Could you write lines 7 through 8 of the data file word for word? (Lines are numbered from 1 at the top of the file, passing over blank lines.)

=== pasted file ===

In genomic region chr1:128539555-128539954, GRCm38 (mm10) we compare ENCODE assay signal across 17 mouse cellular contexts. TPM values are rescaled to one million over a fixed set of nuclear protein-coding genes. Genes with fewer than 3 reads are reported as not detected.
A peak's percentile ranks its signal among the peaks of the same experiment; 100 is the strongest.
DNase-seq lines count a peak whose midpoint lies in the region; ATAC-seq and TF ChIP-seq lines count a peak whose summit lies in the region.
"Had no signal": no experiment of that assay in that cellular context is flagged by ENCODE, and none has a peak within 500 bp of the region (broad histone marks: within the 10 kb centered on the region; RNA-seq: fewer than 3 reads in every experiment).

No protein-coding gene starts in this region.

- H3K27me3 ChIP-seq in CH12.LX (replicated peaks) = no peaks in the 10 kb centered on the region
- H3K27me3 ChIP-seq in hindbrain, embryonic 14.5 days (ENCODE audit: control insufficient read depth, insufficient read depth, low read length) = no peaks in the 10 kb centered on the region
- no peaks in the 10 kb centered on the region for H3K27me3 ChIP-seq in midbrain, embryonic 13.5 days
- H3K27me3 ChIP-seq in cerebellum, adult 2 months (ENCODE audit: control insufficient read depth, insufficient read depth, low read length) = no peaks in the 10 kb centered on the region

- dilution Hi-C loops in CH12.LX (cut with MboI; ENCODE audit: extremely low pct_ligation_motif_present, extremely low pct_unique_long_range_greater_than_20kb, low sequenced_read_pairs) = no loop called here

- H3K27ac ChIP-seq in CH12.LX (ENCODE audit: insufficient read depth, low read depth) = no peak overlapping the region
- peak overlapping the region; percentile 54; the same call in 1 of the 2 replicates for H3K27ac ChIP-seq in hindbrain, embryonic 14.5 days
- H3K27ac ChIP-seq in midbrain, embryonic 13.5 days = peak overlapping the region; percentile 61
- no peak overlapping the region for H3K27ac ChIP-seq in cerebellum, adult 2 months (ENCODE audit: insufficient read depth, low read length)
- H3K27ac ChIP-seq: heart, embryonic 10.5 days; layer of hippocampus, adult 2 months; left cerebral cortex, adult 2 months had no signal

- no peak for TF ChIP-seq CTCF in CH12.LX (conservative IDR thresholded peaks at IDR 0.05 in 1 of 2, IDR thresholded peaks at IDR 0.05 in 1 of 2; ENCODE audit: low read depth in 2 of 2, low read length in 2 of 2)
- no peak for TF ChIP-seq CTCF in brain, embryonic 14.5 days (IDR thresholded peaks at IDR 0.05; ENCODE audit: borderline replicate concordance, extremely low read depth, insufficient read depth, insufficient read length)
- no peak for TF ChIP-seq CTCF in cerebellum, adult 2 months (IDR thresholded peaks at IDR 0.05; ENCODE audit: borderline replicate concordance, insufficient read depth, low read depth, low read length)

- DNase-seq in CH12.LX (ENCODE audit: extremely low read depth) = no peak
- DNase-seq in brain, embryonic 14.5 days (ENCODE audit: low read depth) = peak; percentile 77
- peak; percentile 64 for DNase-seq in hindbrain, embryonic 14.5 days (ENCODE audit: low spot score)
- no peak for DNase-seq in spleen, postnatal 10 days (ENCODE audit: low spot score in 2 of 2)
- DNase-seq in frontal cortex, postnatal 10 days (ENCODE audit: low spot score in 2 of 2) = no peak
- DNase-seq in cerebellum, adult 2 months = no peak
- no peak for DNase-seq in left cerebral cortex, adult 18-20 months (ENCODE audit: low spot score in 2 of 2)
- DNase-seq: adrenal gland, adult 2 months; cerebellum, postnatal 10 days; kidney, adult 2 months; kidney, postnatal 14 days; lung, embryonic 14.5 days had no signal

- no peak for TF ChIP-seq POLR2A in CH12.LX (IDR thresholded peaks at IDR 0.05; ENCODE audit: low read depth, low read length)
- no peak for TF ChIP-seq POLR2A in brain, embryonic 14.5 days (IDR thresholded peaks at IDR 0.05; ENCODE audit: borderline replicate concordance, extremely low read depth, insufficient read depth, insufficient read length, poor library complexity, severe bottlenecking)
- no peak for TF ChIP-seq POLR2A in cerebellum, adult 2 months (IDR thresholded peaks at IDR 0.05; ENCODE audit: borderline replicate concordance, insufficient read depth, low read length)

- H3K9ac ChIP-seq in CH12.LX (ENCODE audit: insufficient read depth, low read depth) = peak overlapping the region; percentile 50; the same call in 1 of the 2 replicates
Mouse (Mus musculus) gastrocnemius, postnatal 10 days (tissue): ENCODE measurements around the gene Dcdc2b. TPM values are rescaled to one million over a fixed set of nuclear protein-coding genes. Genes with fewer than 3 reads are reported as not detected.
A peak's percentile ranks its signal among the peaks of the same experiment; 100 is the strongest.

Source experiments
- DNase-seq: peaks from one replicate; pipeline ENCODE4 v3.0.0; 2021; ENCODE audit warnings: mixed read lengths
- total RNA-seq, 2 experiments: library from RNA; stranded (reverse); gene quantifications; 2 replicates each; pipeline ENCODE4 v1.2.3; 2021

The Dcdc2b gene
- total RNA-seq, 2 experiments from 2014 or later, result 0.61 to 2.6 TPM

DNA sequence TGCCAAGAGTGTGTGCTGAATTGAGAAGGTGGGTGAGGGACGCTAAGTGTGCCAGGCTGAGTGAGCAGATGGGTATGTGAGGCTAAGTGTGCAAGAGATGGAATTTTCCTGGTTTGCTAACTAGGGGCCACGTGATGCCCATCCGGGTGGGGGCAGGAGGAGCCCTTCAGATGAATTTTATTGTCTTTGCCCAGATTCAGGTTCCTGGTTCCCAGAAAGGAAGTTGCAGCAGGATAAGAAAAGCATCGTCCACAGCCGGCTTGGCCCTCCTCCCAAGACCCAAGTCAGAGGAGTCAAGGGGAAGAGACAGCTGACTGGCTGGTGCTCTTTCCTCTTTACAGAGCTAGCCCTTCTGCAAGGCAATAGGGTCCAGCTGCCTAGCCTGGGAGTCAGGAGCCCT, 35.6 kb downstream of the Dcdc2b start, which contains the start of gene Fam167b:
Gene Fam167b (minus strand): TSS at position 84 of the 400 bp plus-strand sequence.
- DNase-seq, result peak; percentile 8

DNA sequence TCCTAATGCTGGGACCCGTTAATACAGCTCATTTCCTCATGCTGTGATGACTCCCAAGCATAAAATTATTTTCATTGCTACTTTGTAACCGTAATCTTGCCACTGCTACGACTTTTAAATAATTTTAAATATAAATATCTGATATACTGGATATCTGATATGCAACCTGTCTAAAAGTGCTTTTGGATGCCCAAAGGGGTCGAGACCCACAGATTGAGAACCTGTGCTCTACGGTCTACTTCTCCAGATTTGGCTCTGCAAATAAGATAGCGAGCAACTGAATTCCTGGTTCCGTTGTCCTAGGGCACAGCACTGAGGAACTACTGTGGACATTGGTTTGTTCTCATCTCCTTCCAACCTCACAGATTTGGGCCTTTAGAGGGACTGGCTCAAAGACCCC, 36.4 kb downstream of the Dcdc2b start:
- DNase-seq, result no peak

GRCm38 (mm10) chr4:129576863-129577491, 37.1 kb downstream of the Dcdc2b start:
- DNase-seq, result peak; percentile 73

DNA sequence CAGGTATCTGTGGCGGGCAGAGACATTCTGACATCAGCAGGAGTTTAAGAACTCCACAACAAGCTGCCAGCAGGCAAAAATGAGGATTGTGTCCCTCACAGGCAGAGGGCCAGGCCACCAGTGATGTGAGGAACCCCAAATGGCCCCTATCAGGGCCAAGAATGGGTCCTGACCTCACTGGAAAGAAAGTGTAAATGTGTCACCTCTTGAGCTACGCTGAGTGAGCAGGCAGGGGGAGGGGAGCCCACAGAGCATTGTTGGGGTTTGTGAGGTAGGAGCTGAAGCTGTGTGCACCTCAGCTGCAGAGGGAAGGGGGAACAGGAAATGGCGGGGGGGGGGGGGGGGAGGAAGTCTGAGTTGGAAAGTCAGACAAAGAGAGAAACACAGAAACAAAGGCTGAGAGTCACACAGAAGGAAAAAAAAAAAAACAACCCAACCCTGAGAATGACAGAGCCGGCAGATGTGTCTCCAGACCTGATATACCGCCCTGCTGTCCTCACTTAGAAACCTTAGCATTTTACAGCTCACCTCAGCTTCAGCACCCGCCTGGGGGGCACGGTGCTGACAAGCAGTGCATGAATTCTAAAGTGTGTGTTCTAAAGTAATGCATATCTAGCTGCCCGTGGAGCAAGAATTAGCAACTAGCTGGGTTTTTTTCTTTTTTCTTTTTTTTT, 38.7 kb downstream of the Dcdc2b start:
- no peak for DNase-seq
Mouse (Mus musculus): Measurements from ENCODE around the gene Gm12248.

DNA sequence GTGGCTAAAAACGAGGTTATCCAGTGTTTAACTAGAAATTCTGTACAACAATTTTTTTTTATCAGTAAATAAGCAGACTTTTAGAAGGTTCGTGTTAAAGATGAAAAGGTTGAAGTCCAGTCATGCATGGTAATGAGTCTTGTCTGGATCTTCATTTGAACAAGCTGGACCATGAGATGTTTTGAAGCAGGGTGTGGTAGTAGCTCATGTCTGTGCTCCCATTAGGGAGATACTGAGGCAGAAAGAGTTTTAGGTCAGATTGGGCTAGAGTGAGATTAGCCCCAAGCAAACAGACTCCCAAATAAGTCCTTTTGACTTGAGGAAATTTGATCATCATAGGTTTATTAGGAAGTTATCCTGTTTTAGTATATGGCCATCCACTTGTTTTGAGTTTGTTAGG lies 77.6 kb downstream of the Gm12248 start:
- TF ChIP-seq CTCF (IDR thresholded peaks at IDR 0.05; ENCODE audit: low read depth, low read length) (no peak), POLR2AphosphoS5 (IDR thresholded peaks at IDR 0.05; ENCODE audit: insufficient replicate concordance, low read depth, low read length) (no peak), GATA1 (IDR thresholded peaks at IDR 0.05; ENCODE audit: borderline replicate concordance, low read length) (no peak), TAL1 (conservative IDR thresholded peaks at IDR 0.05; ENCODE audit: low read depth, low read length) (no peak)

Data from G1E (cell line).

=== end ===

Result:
- H3K27me3 ChIP-seq in hindbrain, embryonic 14.5 days (ENCODE audit: control insufficient read depth, insufficient read depth, low read length) = no peaks in the 10 kb centered on the region
- no peaks in the 10 kb centered on the region for H3K27me3 ChIP-seq in midbrain, embryonic 13.5 days